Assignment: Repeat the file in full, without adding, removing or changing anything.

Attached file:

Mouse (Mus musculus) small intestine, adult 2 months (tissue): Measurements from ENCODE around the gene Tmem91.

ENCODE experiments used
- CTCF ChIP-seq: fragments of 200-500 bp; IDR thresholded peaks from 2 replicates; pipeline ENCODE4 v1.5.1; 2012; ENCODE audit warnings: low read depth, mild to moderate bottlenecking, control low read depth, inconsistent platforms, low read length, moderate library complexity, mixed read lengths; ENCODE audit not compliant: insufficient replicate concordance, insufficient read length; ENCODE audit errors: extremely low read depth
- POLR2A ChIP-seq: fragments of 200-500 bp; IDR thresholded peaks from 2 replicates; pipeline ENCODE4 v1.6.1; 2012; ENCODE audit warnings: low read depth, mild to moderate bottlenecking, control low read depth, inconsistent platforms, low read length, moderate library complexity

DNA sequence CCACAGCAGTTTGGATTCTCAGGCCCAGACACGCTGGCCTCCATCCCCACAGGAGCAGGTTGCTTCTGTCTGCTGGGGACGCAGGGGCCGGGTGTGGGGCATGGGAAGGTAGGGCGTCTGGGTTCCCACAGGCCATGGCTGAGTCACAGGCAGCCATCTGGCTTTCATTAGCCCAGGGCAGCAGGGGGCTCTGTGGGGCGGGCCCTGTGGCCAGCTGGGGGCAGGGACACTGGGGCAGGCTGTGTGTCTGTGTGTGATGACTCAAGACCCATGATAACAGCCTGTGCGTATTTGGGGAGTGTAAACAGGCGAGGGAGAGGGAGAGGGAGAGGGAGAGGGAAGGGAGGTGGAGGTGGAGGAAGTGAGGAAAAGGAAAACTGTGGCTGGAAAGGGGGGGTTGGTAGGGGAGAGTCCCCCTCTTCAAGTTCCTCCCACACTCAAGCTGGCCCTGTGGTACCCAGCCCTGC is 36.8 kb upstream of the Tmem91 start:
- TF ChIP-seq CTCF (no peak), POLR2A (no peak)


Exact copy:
Mouse (Mus musculus) small intestine, adult 2 months (tissue): Measurements from ENCODE around the gene Tmem91.

ENCODE experiments used
- CTCF ChIP-seq: fragments of 200-500 bp; IDR thresholded peaks from 2 replicates; pipeline ENCODE4 v1.5.1; 2012; ENCODE audit warnings: low read depth, mild to moderate bottlenecking, control low read depth, inconsistent platforms, low read length, moderate library complexity, mixed read lengths; ENCODE audit not compliant: insufficient replicate concordance, insufficient read length; ENCODE audit errors: extremely low read depth
- POLR2A ChIP-seq: fragments of 200-500 bp; IDR thresholded peaks from 2 replicates; pipeline ENCODE4 v1.6.1; 2012; ENCODE audit warnings: low read depth, mild to moderate bottlenecking, control low read depth, inconsistent platforms, low read length, moderate library complexity

DNA sequence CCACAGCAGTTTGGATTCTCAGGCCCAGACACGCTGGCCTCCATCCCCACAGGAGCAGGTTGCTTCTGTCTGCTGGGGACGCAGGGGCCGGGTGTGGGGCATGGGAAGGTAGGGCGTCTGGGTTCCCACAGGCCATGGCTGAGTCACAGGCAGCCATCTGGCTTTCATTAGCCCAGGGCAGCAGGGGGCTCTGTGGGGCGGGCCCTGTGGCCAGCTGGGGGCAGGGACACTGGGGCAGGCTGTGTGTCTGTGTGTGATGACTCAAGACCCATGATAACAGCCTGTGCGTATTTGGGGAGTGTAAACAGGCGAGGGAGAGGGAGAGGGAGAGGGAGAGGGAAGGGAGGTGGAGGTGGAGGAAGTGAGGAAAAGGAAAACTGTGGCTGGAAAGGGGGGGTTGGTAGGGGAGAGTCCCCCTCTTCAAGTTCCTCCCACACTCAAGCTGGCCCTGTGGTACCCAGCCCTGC is 36.8 kb upstream of the Tmem91 start:
- TF ChIP-seq CTCF (no peak), POLR2A (no peak)